This dragonfly swayed, too. But the wind did not defeat it. Not this "hawk."
Variegated meadowhawks live near ponds, lakes, and swamps--and if you're lucky, they'll visit your back yard. They are largely tan or gray with a pale face that is tan in young males and females but becomes red in mature males, according to OdonataCentral.org. They're found throughout the United States and southern Canada; also Mexico south to Belize and Honduras. "This species may be seen on the ground more than other meadowhawks. It will also readily perch on the tips of grass stems and tree branches. It can be numerous flying over roads, lawns, meadows, marshes and ponds...It is largely tan or gray with a pale face that is tan in young males and females but becomes red in mature males."
Interested in dragonflies? The Bohart Museum of Entomology at the University of California, Davis (located in Room 1124 of the Academic Surge building on Crocker Lane) offers a beautiful dragonfly poster, "Dragonflies of California," in its gift shop. It's the work of entomologist Fran Keller (she received her doctorate in entomology from UC Davis and is now an assistant professor at Folsom Lake College) and naturalist-photographer Greg Kareofelas, a Bohart associate whose expertise includes butterflies and dragonflies.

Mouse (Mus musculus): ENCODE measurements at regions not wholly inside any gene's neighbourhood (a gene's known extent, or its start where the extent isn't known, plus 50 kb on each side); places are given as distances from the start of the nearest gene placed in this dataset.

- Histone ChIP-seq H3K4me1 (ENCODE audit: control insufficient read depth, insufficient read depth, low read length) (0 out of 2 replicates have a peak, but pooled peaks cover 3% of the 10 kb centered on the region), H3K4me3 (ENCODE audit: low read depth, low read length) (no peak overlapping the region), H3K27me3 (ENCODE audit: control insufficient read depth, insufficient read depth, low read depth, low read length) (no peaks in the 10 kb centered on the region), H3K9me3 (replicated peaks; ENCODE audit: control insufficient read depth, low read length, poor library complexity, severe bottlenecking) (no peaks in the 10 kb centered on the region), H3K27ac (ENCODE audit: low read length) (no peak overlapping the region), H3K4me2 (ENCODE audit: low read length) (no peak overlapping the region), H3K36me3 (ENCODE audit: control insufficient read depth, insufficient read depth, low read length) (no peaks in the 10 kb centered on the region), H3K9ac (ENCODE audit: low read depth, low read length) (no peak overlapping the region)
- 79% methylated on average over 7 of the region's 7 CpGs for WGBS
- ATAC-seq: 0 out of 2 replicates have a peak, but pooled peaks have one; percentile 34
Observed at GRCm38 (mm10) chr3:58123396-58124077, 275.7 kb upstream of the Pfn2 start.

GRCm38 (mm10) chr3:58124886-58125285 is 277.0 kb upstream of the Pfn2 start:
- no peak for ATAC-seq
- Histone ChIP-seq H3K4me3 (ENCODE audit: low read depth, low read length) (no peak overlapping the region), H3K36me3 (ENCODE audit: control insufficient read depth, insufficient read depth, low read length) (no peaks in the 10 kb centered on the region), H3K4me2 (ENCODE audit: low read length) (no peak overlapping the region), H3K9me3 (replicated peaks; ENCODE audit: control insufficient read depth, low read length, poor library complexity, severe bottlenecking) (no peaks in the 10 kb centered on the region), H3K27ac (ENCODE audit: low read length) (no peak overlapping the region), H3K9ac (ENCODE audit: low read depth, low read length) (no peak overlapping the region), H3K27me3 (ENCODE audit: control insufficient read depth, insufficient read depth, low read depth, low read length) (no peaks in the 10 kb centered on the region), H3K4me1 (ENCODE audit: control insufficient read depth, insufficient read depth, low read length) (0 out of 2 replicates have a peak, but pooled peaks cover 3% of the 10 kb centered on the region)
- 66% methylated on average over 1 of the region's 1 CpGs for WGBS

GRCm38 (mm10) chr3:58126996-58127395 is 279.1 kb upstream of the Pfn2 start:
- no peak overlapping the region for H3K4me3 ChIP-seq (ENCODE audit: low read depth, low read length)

Just call it "my old flame."
Well, it's not mine, but it is a flame of sorts, a flame skimmer dragonfly (Libellula saturata) and it's firecracker red.
We see this species frequenting our pollinator garden in Vacaville, which includes a fish pond, flower beds, and bamboo stakes for their perches.
If you like dragonflies, you may want to purchase a dragonfly poster at the gift shop in the Bohart Museum of Entomology, located in Room 1124 of the Academic Surge building on Crocker Lane, UC Davis. It features 18 species of dragonflies, ranging from the common whitetail and green darner to the Western river cruiser and the bison snaketail. And, of course the flame skimmer.
The poster? It's the work of former UC Davis entomology doctoral candidate Fran Keller, now an assistant professor at Folsom Lake College, and naturalist/photographer Greg Kareofelas of Davis. Keller received her doctorate in entomology, studying with Lynn Kimsey, director of the Bohart Museum and professor of entomology at UC Davis.